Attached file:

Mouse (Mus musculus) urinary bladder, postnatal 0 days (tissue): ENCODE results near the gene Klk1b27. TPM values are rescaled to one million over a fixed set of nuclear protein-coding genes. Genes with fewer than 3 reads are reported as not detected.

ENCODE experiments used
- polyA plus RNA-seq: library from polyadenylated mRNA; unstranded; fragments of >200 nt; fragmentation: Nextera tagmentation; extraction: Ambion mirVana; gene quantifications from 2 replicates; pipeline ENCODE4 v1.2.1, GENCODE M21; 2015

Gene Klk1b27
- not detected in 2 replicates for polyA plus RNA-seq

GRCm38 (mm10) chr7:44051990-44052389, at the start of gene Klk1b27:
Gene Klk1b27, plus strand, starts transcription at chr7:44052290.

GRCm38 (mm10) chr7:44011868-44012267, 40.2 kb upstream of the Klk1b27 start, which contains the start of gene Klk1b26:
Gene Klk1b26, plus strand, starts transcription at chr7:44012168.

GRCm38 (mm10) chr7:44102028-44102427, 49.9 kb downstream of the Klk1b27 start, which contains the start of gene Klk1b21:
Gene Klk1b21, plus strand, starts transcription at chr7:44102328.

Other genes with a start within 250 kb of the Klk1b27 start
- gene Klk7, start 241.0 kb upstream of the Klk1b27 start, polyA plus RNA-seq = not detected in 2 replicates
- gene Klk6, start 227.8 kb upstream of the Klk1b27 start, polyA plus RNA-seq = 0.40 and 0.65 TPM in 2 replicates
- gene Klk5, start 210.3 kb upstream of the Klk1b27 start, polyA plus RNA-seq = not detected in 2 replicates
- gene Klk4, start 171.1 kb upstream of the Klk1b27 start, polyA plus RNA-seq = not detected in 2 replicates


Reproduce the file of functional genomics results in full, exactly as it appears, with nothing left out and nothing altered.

Mouse (Mus musculus) urinary bladder, postnatal 0 days (tissue): ENCODE results near the gene Klk1b27. TPM values are rescaled to one million over a fixed set of nuclear protein-coding genes. Genes with fewer than 3 reads are reported as not detected.

ENCODE experiments used
- polyA plus RNA-seq: library from polyadenylated mRNA; unstranded; fragments of >200 nt; fragmentation: Nextera tagmentation; extraction: Ambion mirVana; gene quantifications from 2 replicates; pipeline ENCODE4 v1.2.1, GENCODE M21; 2015

Gene Klk1b27
- not detected in 2 replicates for polyA plus RNA-seq

GRCm38 (mm10) chr7:44051990-44052389, at the start of gene Klk1b27:
Gene Klk1b27, plus strand, starts transcription at chr7:44052290.

GRCm38 (mm10) chr7:44011868-44012267, 40.2 kb upstream of the Klk1b27 start, which contains the start of gene Klk1b26:
Gene Klk1b26, plus strand, starts transcription at chr7:44012168.

GRCm38 (mm10) chr7:44102028-44102427, 49.9 kb downstream of the Klk1b27 start, which contains the start of gene Klk1b21:
Gene Klk1b21, plus strand, starts transcription at chr7:44102328.

Other genes with a start within 250 kb of the Klk1b27 start
- gene Klk7, start 241.0 kb upstream of the Klk1b27 start, polyA plus RNA-seq = not detected in 2 replicates
- gene Klk6, start 227.8 kb upstream of the Klk1b27 start, polyA plus RNA-seq = 0.40 and 0.65 TPM in 2 replicates
- gene Klk5, start 210.3 kb upstream of the Klk1b27 start, polyA plus RNA-seq = not detected in 2 replicates
- gene Klk4, start 171.1 kb upstream of the Klk1b27 start, polyA plus RNA-seq = not detected in 2 replicates